Lipsticks will last around 12 months. Any longer than this, the preservatives in the product start to break down. Always replace your lipsticks if you notice any change in texture even if its before the 12 months.
If you’ve got any break outs on the lips, use a cotton bud or a clean makeup brush to apply the product to prevent contamination.
How To Protect
Avoid heat and direct sunlight as with all makeup! Make sure the cap is replaced after each use to prevent it drying out.
The lifespan of lipgloss depends on the type of product you have… a lipgloss in a squeezy tube can last up to 12 months but any longer than this should be thrown out. Lipgloss in a tube with a wand applicator will have a much shorter lifespan as it’s much easier for bacteria to get to the product… risking infections every time you apply it. It’s much harder for bacteria to get inside the squeezy tubes… but it’s still possible… so if any lipgloss starts to smell a bit strange or the colour starts to look different… you know what to do… bin!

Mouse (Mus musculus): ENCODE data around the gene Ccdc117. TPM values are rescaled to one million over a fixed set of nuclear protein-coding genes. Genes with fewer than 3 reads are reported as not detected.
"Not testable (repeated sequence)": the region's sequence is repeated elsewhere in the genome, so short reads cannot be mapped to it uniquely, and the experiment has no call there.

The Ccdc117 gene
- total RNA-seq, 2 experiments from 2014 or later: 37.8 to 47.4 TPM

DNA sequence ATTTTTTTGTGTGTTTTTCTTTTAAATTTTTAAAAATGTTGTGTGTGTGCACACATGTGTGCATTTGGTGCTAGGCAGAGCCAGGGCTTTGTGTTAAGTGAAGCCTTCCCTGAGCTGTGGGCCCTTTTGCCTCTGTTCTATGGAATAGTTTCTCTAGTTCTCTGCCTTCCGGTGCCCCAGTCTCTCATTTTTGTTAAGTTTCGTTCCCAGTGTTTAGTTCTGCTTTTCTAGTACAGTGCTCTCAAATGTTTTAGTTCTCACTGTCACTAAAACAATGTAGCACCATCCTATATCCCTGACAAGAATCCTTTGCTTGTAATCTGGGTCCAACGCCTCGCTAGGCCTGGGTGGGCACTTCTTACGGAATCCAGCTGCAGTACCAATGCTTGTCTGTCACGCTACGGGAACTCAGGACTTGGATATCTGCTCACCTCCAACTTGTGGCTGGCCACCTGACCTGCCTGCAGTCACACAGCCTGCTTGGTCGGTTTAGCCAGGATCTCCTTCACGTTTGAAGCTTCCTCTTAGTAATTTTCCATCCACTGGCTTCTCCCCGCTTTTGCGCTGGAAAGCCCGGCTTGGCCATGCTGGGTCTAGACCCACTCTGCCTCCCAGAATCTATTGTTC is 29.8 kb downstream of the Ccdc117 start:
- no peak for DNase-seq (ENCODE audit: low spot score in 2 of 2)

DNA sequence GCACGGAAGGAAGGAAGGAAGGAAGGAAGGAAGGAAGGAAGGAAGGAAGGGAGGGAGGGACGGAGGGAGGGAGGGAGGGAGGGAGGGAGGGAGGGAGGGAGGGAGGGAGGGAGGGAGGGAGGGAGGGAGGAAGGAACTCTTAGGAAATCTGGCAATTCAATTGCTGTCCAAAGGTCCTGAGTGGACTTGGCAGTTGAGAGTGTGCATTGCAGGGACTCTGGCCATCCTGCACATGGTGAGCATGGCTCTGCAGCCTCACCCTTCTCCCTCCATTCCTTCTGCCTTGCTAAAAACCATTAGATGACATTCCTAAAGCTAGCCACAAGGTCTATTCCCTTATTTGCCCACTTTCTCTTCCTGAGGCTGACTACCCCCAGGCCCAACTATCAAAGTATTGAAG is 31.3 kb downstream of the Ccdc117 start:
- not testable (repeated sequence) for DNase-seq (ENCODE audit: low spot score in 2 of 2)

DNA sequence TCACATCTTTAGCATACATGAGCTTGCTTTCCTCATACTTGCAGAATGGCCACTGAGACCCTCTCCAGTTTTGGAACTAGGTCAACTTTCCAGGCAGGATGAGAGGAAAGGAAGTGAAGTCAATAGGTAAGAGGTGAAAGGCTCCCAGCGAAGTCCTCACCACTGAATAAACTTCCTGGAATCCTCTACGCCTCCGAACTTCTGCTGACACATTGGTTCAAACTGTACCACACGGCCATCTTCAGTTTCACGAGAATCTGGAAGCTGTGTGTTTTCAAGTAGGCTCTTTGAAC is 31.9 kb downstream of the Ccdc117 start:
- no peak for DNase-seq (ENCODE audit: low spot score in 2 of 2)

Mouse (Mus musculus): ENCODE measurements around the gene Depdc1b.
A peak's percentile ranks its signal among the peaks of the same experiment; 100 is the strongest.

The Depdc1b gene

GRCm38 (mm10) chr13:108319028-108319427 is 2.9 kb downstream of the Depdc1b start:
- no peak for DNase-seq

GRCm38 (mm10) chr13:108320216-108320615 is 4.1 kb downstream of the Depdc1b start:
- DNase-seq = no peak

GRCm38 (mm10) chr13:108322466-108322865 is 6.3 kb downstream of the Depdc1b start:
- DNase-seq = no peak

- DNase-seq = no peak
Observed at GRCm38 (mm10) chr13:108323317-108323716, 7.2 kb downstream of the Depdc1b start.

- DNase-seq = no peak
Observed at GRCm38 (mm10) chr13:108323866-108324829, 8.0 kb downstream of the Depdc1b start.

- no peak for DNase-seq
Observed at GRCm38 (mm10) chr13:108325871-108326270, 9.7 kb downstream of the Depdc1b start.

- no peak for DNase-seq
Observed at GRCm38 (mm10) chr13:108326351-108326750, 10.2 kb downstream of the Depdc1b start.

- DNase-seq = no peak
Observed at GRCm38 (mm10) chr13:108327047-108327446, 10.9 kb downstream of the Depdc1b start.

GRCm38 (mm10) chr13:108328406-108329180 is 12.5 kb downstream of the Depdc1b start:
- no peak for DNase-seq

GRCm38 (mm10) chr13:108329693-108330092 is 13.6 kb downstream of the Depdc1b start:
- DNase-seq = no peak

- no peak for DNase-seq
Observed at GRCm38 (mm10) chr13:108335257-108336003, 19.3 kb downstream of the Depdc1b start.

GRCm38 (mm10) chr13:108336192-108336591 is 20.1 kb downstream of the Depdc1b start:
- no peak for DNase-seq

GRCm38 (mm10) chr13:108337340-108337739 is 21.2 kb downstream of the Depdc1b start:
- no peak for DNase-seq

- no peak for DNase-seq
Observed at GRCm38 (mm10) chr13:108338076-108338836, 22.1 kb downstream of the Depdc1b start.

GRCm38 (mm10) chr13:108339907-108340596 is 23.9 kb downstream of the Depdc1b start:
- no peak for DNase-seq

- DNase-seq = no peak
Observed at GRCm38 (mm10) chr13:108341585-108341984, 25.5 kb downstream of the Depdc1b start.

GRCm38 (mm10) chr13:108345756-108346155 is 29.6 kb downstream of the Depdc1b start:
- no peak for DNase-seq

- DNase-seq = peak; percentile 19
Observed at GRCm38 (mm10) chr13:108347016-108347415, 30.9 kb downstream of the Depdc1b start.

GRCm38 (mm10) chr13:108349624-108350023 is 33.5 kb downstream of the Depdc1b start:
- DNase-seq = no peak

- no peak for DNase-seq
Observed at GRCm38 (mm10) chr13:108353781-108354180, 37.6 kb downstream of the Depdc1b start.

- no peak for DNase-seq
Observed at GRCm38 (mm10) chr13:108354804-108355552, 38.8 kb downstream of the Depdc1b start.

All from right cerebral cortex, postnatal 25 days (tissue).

These are pretty similar to eye pencils… and can last up to 2 years if they are regularly sharpened and the sharpener is cleaned regularly.
You might think that these guidelines don’t apply to nail varnish because you’re not applying it to your skin, so it’s okay… right?
Well whilst there isn’t a high danger of infections, the life span of nail varnish is around 1 year. That’s it (I know… I was shocked too! I have tonnes of nail varnishes… time for a clear out!).
The chemicals inside nail varnish start to break down after 12 months… you’ve probably seen it before… have you ever picked up your fave nail varnish and found it’s really gloopy and hard to apply? That’s the breakdown of the chemicals. Ugh it’s so annoying!
How To Protect
ALWAYS keep your nail varnishes out of heat and sunlight… both of these make the chemicals separate even more easily and they even change the colour of the nail varnish!